A review of Christopher Barzak's Wonders of the Invisible World

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Christopher Barzak's Wonders of the Invisible World was published by Knopf Books for Young Readers in September 2015.

Information about Christopher Barzak:

Christopher Barzak is the author of the Crawford Fantasy Award winning novel, One for Sorrow, which has been made into the Sundance feature film Jamie Marks is Dead.

His second novel, The Love We Share Without Knowing, was a finalist for the Nebula Award and the James Tiptree Jr. Award.

His most recent novel, Wonders of the Invisible World, was published by Knopf in 2015, and received the Stonewall Honor Award from the American Library Association.

He is also the author of two collections: Birds and Birthdays, a collection of surrealist fantasy stories, and Before and Afterlives, a collection of supernatural fantasies, which won Best Collection in the 2013 Shirley Jackson Awards.

Christopher grew up in rural Ohio, has lived in a southern California beach town, the capital of Michigan, and has taught English outside of Tokyo, Japan, where he lived for two years. Currently he teaches fiction writing in the Northeast Ohio MFA program at Youngstown State University.

Click here to visit his official website.

Information about Wonders of the Invisible World:

Aidan Lockwood feels like he's been sleepwalking through life, each day as hazy and unremarkable as the one before it. But when his former best friend, Jarrod, suddenly moves back to town, the veil that has clouded Aidan's mind begins to lift. Yet what Aidan discovers is that his world is haunted by stories of the past; stories that he has somehow been prevented from remembering.

But visions from the past come to him unbidden, starting with an old apple tree - a gnarled, dead thing - that haunts Aidan's sleep, and seems to beckon to him from across his family's orchard. And then there are the dreams that show him people and places he's only heard of in family stories: a great-grandfather on the field of battle; his own father, stumbling upon an unspeakable tragedy; and a mysterious young boy whose whispered words may be at the heart of the curse that now holds Aidan's family in its grip.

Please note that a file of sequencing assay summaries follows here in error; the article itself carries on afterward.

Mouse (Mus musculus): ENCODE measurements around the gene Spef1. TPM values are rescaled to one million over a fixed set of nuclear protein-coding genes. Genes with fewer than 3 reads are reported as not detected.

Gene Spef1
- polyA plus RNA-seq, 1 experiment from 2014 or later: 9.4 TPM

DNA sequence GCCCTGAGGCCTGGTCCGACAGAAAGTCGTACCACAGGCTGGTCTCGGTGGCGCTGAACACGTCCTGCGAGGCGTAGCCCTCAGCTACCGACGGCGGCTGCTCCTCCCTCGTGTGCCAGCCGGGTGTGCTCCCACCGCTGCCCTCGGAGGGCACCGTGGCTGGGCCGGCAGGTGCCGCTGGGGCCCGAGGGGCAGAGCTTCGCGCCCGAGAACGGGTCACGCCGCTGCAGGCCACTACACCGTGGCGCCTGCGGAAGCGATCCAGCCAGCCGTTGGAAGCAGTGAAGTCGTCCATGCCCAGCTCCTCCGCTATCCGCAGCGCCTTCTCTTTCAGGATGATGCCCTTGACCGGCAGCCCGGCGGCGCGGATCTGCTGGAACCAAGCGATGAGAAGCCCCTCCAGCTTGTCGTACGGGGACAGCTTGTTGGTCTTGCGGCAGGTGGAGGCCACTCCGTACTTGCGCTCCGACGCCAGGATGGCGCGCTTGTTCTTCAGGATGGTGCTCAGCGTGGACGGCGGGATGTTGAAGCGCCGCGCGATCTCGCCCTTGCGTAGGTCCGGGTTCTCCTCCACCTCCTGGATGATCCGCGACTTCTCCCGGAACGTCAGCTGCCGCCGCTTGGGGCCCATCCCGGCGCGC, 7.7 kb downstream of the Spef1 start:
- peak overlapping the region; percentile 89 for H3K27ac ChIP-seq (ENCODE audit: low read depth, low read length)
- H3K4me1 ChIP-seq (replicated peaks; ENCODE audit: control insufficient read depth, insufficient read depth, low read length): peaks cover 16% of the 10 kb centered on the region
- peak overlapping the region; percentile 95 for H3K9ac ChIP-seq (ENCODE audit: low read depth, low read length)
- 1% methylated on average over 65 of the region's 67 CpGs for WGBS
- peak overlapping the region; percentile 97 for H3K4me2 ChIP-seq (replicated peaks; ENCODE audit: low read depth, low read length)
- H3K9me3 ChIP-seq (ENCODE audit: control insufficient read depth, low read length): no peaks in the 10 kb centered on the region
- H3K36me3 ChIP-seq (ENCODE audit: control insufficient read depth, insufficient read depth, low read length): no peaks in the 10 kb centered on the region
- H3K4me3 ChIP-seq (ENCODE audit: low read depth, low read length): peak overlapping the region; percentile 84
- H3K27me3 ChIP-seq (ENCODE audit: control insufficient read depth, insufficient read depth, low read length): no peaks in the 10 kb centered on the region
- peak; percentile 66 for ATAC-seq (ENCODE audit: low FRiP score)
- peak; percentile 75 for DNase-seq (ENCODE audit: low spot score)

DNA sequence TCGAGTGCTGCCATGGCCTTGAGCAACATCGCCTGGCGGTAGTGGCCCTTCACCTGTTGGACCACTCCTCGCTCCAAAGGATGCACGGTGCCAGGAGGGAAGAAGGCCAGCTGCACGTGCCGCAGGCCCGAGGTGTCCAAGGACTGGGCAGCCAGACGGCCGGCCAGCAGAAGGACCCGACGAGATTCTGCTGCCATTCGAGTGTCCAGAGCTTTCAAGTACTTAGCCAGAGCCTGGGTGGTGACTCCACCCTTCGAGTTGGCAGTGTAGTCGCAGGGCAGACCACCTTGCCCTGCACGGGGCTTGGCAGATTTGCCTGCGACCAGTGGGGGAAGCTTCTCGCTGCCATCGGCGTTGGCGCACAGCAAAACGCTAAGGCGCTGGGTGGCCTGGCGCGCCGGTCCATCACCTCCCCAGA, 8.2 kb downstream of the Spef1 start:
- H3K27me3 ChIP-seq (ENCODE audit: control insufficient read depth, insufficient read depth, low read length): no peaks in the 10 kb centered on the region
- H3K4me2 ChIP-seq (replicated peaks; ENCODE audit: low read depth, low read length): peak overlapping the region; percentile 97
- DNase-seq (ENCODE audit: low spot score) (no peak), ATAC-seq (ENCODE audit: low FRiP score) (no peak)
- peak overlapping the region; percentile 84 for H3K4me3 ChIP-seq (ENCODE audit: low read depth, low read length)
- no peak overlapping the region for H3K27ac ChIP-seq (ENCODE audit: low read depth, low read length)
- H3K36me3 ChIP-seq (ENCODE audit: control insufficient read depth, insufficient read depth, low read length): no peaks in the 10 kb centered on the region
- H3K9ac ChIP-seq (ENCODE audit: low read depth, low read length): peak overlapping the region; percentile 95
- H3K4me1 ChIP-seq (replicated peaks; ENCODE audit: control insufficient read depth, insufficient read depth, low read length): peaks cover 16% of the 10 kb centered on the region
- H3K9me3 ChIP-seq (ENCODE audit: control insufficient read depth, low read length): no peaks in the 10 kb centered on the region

But there's another presence lurking within this invisible world - someone who has been waiting to collect on a debt set into motion generations ago. As the lines between the past and the present, stories and truths, friends and lovers begin to blur, Aidan will be forced to spin a story of his own to protect those he loves, and keep the invisible world at bay.


This is a short and spoiler-free review of Christopher Barzak's Wonders of the Invisible World.

Christopher Barzak's Wonders of the Invisible World was a pleasant surprise for me. Because I had previously read the author's short stories and enjoyed them, I was aware of what to expect from his fiction, but I found myself being surprised by the high quality of this novel. When I began to read the first chapter, I was instantly captivated by the author's writing style and couldn't help but devour the whole novel in one sitting.

Wonders of the Invisible World is a thoroughly gripping, intriguing and thought-provoking novel for readers of all ages, because it's a blend of literary fiction, paranormal fiction and coming of age fiction. Although this novel has been written for young adults, it can also be recommended to adults, because it's not your average run-of-the-mill YA novel, but a full-blooded quality novel that stands head and shoulders above its contemporaries.